Sisters of St. Joseph of CarondeletFebruary 24, 2018

Sisters' Stories

Sister Mary Salvaterra's Immigration Story


My mother's name is Noemi, an alternate version of the Hebrew "Naomi." She emigrated from a small village in the Tyrolean Alps (southern Austria) when she was 13 years old. In the 1920s, the Austrian hills were not alive with the sound of music. War, poverty, lack of work drove her father to leave his family and find a new life in America. After three years during which time his wife died of influenza, he was able to bring Noemi and her brother to Solvay, New York. This trip to America, stopping at Ellis Island, was difficult for a 13 year old girl who, two days after she arrived in Solvay, was sent to the public school where she was ridiculed because she did not speak English. There were no ESL teachers nor interpreters to assist immigrants in their transition to the new world; it was a "sink or swim" model of education.

Like her namesake, Naomi, my mother endured bereavement, dislocation and poverty. Devastated by the death of her mother, uprooted from her beloved mountains, and hired to do household tasks to sustain herself could have embittered her as such conditions embittered Naomi of the Bible. She nevertheless was determined to speak English fluently and to assimilate into American life. The many challenges faced by her immigrant status shaped her into a woman who was able to meet with equanimity many difficulties. She married, raised and educated three children, was widowed at age 74 and at age 96 died.

I loved and revered my mother. Like Ruth, Naomi's daughter-in-law, I stood with my mother as her daughter, friend and confidant. I was honored to witness her support for her husband and children and her respect for all of nature - concern for stray cats, no chemicals on her lawn, cakes for neighbors. I heard her pray each night, often to her own mother asking for help to be a good mother. I learned that faith, family and education are essentials in life. I watched her deteriorate mentally in the nursing home over three years - retreating to her mountains, her mother and her youth.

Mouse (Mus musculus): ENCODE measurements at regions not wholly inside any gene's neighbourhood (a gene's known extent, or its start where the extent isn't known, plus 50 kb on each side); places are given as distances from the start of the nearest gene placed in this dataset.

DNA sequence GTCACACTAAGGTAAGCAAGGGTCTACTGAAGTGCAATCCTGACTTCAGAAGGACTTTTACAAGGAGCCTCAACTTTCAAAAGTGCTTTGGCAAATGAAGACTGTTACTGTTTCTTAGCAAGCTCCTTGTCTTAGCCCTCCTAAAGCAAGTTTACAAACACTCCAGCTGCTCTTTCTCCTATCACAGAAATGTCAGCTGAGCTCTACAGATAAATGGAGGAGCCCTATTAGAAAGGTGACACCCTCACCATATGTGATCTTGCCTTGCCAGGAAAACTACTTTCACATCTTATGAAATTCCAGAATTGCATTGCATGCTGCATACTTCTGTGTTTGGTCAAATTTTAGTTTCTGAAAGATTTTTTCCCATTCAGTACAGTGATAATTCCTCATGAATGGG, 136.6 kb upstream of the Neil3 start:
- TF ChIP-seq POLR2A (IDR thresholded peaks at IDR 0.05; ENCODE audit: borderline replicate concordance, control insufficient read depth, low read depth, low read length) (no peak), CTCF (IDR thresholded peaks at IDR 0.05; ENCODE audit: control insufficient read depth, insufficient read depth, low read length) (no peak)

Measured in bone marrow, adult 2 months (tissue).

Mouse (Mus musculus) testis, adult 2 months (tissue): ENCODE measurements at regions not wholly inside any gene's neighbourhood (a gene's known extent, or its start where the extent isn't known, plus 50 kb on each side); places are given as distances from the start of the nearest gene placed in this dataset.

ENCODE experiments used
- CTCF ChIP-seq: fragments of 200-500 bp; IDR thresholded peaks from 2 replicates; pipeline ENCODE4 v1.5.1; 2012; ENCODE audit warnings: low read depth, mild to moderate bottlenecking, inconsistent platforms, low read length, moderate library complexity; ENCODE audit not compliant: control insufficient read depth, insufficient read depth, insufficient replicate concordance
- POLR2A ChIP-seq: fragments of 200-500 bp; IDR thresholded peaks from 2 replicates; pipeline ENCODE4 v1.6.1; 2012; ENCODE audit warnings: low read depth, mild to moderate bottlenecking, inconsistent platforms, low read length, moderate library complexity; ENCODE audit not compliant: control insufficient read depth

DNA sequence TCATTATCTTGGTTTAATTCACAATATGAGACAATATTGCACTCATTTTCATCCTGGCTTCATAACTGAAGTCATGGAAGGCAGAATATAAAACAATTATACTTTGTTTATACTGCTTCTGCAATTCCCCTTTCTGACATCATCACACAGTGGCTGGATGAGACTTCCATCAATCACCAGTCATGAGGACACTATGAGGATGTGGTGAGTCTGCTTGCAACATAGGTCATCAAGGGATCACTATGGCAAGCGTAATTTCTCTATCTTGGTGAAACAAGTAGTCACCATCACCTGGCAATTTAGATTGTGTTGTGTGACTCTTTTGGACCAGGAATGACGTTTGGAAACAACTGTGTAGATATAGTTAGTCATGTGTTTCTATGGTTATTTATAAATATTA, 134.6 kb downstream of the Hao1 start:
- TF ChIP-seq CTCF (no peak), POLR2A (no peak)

If I exhibit a trace of humility, nobility, concern for the dislocated immigrants of today, respect for other cultures and beliefs, then I say I have been formed by my immigrant mother, Noemi.

She emigrated from a small village in the Tyrolean Alps (southern Austria) when she was 13 years old. In the 1920s, the Austrian hills were not alive with the sound of music. War, poverty, lack of work drove her father to leave his family and find a new life in America. After three years during which time his wife died of influenza, he was able to bring Noemi and her brother to Solvay, New York. This trip to America, stopping at Ellis Island, was difficult for a 13 year old girl who, two days after she arrived in Solvay, was sent to the public school where she was ridiculed because she did not speak English. There were no ESL teachers nor interpreters to assist immigrants in their transition to the new world; it was a "sink or swim" model of education.

Like her namesake, Naomi, my mother endured bereavement, dislocation and poverty. Devastated by the death of her mother, uprooted from her beloved mountains, and hired to do household tasks to sustain herself could have embittered her as such conditions embittered Naomi of the Bible. She nevertheless was determined to speak English fluently and to assimilate into American life. The many challenges faced by her immigrant status shaped her into a woman who was able to meet with equanimity many difficulties. She married, raised and educated three children, was widowed at age 74 and at age 96 died.

I loved and revered my mother. Like Ruth, Naomi's daughter-in-law, I stood with my mother as her daughter, friend and confidant. I was honored to witness her support for her husband and children and her respect for all of nature - concern for stray cats, no chemicals on her lawn, cakes for neighbors. I heard her pray each night, often to her own mother asking for help to be a good mother. I learned that faith, family and education are essentials in life. I watched her deteriorate mentally in the nursing home over three years - retreating to her mountains, her mother and her youth.

If I exhibit a trace of humility, nobility, concern for the dislocated immigrants of today, respect for other cultures and beliefs, then I say I have been formed by my immigrant mother, Noemi.